For the last decade, the sculpture has been successfully stabilized by storage at <5% relative humidity; a micro environment was fashioned from a glass bell jar packed with oxygen scavenger and silica gel, sealed to a plywood board (covered with aluminized polyethylene and nylon barrier film) on which the sculpture is mounted.

 

The Buddha inside the temporary anoxic micro environment created by Elizabeth Brown, Senior Conservator at the Seattle Art Museum, using a glass bell jar.  Photo credit: Geneva Griswold

 

Construction of a low-oxygen, low-humidity case was required to enable display and to ensure its survival in long-term storage, as even a controlled museum environment provides ample moisture for the corrosion process to occur.  The newly fabricated case was expertly designed and built by SmallCorp to accommodate a new Tru Vue product: 8.8mm UltraVue laminated glass. A glass vitrine, rather than acrylic, was necessary to minimize the rate of air exchange. The sealed display enclosure is composed of inert materials including the 5-sided 8.8mm UltraVue laminated glass vitrine, powder-coated aluminum deck, and ample conditioning chamber located below. The case is intended to passively maintain a relative humidity below 5%, however two ports in the sub-deck are designed for dry nitrogen flushing if necessary. A glass and gasket access door in the sub-deck enables live-view of the temperature and humidity loggers inside the display area, and enables periodic replacement of the silica gel, oxygen scavenger, and temperature/relative humidity sensors.

 

The SmallCorp case being tested prior to installation of the sculpture. Photo credit: Geneva Griswold

 

The Seattle Asian Art Museum is thrilled for the opportunity to display the Buddha Shakyamuni, and to share both its innovative creation story and present-day preservation plan with the public.

 

Installation view of the Buddha Shakyamuni in the exhibition “Boundless: Stories of Asian Art” at the Asian Art Museum. Photo credit: Geneva Griswold. Courtesy of the Seattle Asian Art Museum.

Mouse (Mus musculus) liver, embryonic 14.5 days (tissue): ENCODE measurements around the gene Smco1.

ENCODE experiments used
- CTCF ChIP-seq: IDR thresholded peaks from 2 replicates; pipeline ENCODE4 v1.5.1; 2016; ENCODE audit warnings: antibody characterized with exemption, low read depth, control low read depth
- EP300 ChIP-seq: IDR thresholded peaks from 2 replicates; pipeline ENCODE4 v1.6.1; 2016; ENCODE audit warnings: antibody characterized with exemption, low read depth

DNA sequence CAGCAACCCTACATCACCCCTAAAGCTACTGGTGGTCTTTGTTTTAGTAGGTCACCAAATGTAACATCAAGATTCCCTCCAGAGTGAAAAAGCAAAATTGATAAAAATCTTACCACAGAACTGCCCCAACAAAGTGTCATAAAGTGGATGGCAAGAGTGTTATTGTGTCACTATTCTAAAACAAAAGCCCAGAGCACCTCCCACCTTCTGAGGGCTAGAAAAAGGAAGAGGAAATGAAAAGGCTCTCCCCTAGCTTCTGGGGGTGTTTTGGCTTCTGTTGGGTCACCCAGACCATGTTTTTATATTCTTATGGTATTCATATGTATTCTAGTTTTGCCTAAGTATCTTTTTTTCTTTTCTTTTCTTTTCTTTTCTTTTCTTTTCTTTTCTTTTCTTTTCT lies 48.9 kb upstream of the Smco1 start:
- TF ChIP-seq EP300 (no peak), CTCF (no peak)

References:

Craddock, Paul Terence. (1990). 2000 Years of Zinc and Brass. London: British Museum Press.

Craddock, Paul Terence. (2009). The origins and inspirations of zinc smelting. Journal of Materials Science 44(9): 2181-2191.

Twilley, John. Scientific investigations of an enthroned Buddha from Kashmir. In Forbes Symposium, & Freer Gallery of Art. (2003). Scientific research in the field of Asian art: Proceedings of the First Forbes Symposium at the Freer Gallery of Art (pp.140-148). London: Archetype.

Reedy, Chandra L. (1997). Himalayan Bronzes: Technology, Style and Choices. Newark: University of Delaware Press.

 

Acknowledgements:

This project would not have been possible without the leadership of Nicholas Dorman, Head of Conservation at the Seattle Art Museum; Mike Dunphy, Sales and Marketing Manager at SmallCorp; John Twilley, Independent Conservation Scientist; and Yadin Larochette, Museum and Conservation Liaison – Americas, Tru Vue, Inc.

This article is intended for educational purposes only and does not replace independent professional judgment. Statements of fact and opinions expressed are those of the author(s) individually and, unless expressly stated to the contrary, are not the opinion or position of Tru Vue or its employees. Tru Vue does not endorse or approve, and assumes no responsibility for, the content, accuracy or completeness of the information presented.